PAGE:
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August 25, 2022

Tax Information for Federal, State and Local Governments

Internal Revenue Service [IRS] increases mileage rate for remainder of 2022 

The IRS announced an increase in the optional standard mileage rate for the final 6 months of 2022 in recognition of recent gasoline price increases. Taxpayers may use the optional standard mileage rates to calculate the deductible costs of operating an automobile for business and certain other purposes, effective July 1, 2022. 

 

2023 inflation adjusted amounts for Health Savings Accounts 

Revenue Procedure 2022-24 provides the 2023 inflation adjusted amounts for Health Savings Accounts (HSAs) as determined under Section 223 of the Internal Revenue Code and the maximum amount that may be made newly available for excepted benefit health reimbursement arrangements (HRAs) provided under Section 54.9831-1(c)(3)(viii) of the Pension Excise Tax Regulations.

For calendar year 2023, the annual limitation on deductions for:

Individual with self-only coverage under a high deductible health plan is $3,850;

Individual with family coverage under a high deductible health plan is $7,750.

 

Election workers: Reporting and withholding

Each election year, thousands of state and local government entities hire workers to conduct primary and general elections. To understand the correct tax treatment of these workers, employers need to be aware of specific statutes that apply to them as well as whether they are covered by a Section 218 Agreement.

Who are election workers? Election workers are individuals hired by government entities to perform services at polling places in connection with national, state and local elections. An election worker may be referred to by other terms and titles, for example, poll worker, moderator, machine tender, checker, ballot clerk, voting official, polling place manager, absentee ballot counter or deputy head moderator. These workers may be employed by the government entity exclusively for election work or may work in other capacities as well.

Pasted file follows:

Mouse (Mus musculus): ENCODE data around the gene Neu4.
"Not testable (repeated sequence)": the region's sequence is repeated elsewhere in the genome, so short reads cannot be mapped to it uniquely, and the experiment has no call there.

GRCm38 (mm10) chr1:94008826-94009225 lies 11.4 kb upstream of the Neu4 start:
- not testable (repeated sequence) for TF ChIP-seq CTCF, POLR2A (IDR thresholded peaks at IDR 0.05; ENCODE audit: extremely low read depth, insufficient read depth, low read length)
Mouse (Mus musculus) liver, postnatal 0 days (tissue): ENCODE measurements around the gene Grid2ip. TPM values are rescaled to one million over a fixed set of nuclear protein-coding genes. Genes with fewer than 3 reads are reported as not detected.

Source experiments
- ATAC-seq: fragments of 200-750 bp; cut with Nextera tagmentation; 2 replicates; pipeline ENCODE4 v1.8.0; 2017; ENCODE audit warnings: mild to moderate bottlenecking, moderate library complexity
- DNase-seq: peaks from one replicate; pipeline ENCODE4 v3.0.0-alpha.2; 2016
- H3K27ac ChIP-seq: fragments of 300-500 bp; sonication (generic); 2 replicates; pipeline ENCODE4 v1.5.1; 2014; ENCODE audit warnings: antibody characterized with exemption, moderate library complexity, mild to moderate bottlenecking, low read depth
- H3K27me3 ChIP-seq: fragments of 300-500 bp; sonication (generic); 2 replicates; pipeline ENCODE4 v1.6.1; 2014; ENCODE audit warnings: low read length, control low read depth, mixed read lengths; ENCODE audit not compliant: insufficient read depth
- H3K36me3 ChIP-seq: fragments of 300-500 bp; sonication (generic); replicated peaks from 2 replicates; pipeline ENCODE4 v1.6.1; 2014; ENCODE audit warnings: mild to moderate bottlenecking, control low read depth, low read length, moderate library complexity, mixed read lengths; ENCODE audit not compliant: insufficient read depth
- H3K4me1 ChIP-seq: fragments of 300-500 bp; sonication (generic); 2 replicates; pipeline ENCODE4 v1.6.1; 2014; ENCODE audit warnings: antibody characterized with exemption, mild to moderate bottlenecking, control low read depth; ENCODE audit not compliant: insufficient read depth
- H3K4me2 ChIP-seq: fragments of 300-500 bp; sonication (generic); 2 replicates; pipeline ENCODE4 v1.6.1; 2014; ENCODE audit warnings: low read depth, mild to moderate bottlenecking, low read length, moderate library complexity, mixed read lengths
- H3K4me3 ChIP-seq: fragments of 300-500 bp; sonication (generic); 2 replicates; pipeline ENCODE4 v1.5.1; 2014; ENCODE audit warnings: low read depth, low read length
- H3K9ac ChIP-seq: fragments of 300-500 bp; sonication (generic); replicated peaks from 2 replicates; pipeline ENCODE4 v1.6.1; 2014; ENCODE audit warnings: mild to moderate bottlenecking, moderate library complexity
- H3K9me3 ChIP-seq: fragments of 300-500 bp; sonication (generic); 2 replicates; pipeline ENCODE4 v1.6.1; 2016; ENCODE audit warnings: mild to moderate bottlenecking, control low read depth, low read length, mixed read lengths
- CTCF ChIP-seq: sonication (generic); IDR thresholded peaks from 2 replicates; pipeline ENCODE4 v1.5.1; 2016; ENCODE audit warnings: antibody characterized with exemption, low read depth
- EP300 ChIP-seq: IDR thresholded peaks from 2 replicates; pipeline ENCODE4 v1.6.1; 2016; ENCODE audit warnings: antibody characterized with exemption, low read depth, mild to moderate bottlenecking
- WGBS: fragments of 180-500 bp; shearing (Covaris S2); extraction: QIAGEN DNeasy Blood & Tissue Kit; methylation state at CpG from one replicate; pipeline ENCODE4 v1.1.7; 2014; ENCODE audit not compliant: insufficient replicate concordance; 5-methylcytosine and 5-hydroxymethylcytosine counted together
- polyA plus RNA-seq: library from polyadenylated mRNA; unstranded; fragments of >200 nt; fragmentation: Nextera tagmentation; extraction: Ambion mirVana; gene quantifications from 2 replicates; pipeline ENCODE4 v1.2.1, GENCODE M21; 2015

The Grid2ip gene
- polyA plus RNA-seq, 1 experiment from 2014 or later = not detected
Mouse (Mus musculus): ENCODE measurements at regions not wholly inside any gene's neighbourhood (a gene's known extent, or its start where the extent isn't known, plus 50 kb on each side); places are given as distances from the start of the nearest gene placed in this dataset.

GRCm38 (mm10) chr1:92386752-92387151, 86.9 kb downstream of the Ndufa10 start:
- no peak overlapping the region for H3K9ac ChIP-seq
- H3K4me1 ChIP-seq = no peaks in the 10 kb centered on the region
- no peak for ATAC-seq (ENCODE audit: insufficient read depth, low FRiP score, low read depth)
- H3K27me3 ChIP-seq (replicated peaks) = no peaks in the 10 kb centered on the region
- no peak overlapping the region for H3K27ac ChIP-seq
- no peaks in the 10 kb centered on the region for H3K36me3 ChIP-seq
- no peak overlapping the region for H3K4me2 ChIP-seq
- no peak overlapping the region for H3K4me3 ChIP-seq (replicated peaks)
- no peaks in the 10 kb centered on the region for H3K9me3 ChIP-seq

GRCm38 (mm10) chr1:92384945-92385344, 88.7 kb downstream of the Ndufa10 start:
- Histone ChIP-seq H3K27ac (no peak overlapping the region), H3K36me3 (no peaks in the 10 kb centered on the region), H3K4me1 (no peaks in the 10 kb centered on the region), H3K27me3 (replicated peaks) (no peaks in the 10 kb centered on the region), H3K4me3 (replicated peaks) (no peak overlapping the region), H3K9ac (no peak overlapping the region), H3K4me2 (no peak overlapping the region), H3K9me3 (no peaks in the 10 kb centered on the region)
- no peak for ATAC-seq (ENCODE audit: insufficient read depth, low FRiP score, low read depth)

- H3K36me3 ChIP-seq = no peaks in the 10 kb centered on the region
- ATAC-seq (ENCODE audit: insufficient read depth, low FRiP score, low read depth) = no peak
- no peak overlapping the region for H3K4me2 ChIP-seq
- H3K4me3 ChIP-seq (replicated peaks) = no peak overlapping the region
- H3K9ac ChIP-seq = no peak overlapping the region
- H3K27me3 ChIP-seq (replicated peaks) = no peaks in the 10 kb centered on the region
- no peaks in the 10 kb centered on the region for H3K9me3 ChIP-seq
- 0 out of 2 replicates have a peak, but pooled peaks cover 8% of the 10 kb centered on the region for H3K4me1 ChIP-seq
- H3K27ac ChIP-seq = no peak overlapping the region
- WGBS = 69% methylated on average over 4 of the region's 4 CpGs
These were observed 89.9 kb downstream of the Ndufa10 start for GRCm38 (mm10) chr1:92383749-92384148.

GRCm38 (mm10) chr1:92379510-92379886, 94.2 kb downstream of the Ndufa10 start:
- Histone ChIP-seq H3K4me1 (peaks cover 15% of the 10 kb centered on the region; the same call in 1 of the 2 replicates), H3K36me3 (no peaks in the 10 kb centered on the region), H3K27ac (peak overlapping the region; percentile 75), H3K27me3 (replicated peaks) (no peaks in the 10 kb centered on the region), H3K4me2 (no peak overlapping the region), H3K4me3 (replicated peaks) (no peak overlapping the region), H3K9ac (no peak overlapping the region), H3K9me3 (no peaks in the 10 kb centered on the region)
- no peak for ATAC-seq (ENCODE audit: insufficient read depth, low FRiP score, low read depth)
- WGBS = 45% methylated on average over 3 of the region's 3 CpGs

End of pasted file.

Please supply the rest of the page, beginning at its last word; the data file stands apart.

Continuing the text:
Compensation paid to election workers is includible as wage income for income tax purposes and may be treated as wages for Social Security and Medicare (FICA) tax purposes.

Election workers may be compensated by a set fee per day or a stipend for the election period. The election period may include attending training or meetings prior to and after the election. Election workers may also be reimbursed for their mileage or other expenses. To be excludable from wages, expense reimbursements must be made under an accountable plan.

For more Information see Election Workers: Reporting and Withholding.

 

 

 

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